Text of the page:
THE Covid-19 crisis has seen trying times for many parents, not just regarding home schooling, but in managing their children’s behaviour.
Parenting has never been easy and is arguably becoming more difficult with increasing state interference. Wales has become the second UK country after Scotland to pass a Bill removing the defence of ‘reasonable chastisement’ of children by parents and carers, thus criminalising smacking.
Education Minister of State Michelle Donelan has said that the UK Government has no plans to legislate to ban smacking in England, adding: ‘The Government does not wish to interfere in how loving families bring up their children. Legislation already exists to ban the beating of children by their parents.’
Problem behaviour can begin at home and manifest itself in other areas. Recent reports suggest that schools in parts of England and Wales are trialling or considering giving teachers bodycams to monitor behaviour, and it is not just in secondary schools where there are growing concerns.
One teacher, who wishes to remain anonymous, believes that behaviour in primary schools in Wales has worsened over the last ten years, saying: ‘There is a growing lack of respect towards teachers and much attention-seeking behaviour in pupils.
‘I have had parents ask me how to discipline their children and even verbally attacking me for chastising their child. Years ago, there may have been one or two children with behavioural issues in an average class. Now, there are six or seven. I feel sorry for the well-behaved children whose education is disrupted.’
So what is the reason for this worsening behaviour? A survey among children Beth Nawr, 2019, by Sally Holland, Children’s Commissioner for Wales, found many were concerned about not getting enough attention from parents.
Beth Nawr (What Now?) quoted a girl aged ten as saying: ‘I try to talk to my parents, but they’re always busy on their phones.’
Another influence on children’s behaviour could be the United Nations Convention on the Rights of the Child (UNCRC). In 2011, Wales made the UNCRC part of its domestic law, which had some bearing on the recent decision regarding the smacking ban.
Schools in Wales have been teaching children these rights, although it has been said that this undermines respect for adults and parents, especially since it does not explicitly promote teaching children their responsibilities alongside their rights.
A group of academics has written to the Welsh Government to voice concerns about the so-called smacking ban. One of these, Professor Ellie Lee, of the University of Kent, believes parents are confused by conflicting information over how best to parent and frustrated in trying to constantly reason with children.
‘We need more adult solidarity with parents and teachers coming together to have a calm, reflective discussion over how to manage children’s behaviour,’ she says.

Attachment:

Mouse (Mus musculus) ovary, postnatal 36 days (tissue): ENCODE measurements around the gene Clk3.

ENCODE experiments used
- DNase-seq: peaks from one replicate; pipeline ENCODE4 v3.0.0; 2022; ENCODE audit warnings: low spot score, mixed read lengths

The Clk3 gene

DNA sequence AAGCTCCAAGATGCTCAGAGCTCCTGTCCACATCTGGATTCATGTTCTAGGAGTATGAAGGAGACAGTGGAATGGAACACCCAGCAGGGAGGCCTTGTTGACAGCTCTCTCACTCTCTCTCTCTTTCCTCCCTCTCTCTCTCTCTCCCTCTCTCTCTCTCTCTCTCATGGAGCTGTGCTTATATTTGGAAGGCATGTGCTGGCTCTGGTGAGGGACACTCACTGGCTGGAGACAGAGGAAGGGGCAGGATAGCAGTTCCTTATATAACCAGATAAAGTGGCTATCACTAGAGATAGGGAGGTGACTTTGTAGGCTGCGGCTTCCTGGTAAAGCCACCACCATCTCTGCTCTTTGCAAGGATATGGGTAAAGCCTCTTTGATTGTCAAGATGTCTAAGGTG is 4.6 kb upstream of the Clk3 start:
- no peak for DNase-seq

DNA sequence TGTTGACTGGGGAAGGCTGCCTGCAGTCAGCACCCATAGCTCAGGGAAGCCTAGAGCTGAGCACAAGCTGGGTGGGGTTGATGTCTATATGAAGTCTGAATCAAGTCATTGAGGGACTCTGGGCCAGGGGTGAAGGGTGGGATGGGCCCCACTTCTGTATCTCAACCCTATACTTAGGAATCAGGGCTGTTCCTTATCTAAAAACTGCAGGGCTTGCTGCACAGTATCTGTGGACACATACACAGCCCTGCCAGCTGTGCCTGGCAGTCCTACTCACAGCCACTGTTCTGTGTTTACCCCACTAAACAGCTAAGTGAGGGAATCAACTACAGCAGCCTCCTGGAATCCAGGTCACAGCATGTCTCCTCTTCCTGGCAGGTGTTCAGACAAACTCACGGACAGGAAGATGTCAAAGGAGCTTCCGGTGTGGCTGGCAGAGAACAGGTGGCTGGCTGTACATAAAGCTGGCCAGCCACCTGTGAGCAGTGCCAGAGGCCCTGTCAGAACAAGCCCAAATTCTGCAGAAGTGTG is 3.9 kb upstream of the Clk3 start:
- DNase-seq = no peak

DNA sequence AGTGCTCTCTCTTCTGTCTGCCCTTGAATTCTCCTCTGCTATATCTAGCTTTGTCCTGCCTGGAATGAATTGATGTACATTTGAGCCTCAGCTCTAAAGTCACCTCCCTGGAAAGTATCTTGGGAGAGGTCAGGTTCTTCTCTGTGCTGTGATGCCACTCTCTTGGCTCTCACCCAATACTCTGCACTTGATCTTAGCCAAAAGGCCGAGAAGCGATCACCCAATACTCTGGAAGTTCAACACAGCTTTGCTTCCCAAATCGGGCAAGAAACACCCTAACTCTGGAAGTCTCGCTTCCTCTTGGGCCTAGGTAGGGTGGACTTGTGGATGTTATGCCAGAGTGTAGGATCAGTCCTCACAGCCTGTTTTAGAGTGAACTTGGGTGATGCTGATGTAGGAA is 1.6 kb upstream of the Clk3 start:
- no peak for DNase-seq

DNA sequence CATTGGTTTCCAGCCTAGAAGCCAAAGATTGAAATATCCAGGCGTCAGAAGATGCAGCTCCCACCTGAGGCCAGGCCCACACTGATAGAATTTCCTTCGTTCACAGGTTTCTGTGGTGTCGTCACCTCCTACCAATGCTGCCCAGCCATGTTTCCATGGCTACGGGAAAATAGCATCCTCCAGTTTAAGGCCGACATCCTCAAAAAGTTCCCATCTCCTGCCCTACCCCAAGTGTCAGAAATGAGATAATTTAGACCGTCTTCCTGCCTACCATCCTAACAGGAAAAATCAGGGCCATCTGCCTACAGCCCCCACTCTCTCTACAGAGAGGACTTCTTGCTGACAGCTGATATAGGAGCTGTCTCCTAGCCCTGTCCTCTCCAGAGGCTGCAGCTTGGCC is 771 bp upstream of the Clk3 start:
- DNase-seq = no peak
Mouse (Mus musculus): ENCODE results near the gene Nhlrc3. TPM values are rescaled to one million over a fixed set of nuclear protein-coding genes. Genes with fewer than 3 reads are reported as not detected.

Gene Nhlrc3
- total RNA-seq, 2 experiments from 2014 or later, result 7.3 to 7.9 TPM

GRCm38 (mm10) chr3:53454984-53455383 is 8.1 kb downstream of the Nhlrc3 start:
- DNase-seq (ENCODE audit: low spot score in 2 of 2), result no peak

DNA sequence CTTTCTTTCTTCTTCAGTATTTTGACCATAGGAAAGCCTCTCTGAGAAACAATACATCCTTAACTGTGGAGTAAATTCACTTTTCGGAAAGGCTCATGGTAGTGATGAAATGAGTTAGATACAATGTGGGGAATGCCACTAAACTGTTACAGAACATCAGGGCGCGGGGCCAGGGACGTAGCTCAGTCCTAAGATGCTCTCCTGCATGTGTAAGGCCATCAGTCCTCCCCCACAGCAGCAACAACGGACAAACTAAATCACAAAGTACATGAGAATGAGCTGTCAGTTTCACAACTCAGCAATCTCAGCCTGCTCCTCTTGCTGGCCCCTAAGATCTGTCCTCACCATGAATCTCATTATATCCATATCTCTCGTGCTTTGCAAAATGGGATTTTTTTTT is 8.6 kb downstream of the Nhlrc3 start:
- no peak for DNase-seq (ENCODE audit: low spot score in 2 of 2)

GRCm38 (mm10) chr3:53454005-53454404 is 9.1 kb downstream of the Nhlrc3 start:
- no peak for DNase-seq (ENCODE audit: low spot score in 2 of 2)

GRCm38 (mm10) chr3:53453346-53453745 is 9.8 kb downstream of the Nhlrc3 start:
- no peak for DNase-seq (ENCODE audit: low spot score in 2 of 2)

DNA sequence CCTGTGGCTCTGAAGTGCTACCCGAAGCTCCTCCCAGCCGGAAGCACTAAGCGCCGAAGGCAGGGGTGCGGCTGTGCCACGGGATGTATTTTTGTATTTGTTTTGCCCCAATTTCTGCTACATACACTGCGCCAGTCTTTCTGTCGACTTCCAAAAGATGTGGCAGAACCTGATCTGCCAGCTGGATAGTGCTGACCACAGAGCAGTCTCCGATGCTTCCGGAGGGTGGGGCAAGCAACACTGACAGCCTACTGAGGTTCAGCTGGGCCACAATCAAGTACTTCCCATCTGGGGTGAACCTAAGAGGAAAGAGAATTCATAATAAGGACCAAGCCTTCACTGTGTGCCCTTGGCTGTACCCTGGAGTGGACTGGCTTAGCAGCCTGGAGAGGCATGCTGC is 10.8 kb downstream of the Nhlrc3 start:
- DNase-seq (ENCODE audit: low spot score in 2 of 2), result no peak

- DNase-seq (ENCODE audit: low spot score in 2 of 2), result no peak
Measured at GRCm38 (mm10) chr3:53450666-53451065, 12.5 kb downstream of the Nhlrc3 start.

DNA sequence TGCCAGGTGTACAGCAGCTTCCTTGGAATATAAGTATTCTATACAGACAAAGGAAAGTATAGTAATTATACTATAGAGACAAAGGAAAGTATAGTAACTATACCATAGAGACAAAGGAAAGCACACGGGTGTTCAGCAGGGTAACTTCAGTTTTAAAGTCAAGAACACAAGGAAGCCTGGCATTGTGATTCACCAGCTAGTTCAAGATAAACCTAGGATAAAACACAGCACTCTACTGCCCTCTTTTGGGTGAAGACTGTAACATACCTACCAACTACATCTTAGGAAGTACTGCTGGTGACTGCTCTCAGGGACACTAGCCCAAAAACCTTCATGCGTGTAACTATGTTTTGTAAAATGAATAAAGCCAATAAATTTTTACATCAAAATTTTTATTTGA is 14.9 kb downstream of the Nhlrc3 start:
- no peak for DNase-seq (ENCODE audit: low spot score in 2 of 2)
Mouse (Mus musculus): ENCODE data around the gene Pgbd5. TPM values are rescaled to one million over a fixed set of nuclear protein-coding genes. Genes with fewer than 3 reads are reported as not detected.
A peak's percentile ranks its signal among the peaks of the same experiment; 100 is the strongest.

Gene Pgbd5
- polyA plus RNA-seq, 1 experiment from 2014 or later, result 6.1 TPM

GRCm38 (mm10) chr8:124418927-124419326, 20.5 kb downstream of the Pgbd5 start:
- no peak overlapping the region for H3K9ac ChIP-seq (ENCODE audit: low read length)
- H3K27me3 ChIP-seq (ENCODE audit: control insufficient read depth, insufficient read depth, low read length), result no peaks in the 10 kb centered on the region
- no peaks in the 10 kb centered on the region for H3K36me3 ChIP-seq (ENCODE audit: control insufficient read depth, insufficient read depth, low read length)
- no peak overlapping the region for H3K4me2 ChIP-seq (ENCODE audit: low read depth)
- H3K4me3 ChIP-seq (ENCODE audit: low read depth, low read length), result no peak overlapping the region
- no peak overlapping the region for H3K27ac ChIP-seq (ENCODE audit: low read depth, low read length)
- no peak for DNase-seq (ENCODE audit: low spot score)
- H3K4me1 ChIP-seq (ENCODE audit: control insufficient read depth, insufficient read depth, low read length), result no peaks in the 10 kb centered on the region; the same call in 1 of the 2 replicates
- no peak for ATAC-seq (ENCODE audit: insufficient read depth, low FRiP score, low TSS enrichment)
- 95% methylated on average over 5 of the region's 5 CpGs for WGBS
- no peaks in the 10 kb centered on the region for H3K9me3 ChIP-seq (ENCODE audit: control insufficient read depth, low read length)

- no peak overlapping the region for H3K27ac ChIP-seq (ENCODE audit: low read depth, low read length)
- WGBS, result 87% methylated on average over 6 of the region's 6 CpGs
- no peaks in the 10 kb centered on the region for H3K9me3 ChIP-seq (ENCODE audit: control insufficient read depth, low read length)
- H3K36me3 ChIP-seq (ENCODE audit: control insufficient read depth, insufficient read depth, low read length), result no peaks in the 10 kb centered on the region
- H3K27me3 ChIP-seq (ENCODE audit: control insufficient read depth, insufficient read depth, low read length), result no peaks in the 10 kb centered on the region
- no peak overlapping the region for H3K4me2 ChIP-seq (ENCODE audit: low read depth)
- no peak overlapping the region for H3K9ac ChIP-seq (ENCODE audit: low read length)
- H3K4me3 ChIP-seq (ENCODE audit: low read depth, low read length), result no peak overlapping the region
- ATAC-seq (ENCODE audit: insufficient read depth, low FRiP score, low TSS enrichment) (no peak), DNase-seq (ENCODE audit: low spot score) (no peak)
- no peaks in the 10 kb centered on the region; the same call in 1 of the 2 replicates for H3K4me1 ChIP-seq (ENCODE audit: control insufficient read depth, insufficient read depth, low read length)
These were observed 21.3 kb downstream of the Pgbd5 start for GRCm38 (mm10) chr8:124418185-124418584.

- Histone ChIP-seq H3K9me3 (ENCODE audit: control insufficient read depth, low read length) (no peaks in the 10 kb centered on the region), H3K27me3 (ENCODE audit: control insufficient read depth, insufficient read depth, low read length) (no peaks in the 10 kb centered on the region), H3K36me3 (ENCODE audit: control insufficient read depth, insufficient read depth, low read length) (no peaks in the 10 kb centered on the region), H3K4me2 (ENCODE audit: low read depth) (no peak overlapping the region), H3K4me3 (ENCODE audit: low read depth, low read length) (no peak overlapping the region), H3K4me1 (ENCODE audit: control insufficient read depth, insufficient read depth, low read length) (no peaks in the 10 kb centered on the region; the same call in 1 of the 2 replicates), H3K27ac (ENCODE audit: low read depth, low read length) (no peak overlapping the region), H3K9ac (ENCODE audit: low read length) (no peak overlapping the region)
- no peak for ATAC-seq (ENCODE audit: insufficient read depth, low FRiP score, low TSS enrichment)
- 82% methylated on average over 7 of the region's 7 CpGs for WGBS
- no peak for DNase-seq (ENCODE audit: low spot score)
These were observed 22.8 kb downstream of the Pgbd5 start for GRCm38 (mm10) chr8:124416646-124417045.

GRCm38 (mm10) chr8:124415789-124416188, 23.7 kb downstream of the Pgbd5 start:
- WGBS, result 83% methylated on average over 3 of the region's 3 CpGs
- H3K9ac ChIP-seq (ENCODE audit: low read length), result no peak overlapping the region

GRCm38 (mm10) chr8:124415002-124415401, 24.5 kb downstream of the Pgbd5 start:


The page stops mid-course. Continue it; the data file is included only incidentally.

Another opponent of the Welsh Government’s action is Professor Tommy MacKay, former president of the British Psychological Society. He says: ‘The research evidence does not support the view that smacking is harmful to children and their future development. People who support smacking are not saying that they view it as the first or main option available to them in their parenting.’
Frank Furedi, author of Paranoid Parenting, also signed the letter. He feels discipline has almost become a dirty word. ‘Children’s behaviour is less and less contained by adults in general,’ he says. ‘Children need constant interaction and boundaries. We need to adopt policies to affirm adult authority and encourage its exercise.’
Another signatory, Dr Ashley Frawley, senior lecturer in social policy at Swansea University, says no response was received from the Welsh Government. She believes social policy has partly led to current behaviour problems.
‘Parents have become more confused about what they should or shouldn’t do,’ she says. ‘Moreover, the notion of parental authority has come to be looked upon as questionable and this has undermined parental confidence.’
Lowri Turner, of the Be Reasonable Wales campaign against the removal of the defence of reasonable chastisement, believes the ban will consume the already meagre resources of social services and the police.
She believes there is enough help for parents from health visitors, books, online communities and so on, but has found that parents are afraid of speaking out against the ban for fear of being placed under suspicion and even losing their livelihoods.
Freedom of Information requests by the campaign have already established that parents working in health care will be subject to investigation should they be suspected of smacking their children. ‘Loving parents should be trusted to do what’s best for their children and resources dedicated to prevent real cases of abuse,’ says Lowri.
Perhaps Welsh and Scottish Governments should have encouraged a national debate about how we can best manage the behaviour of future generations before weakening parental authority even further. The implications of this lack of adult authority could cost the nations dearly.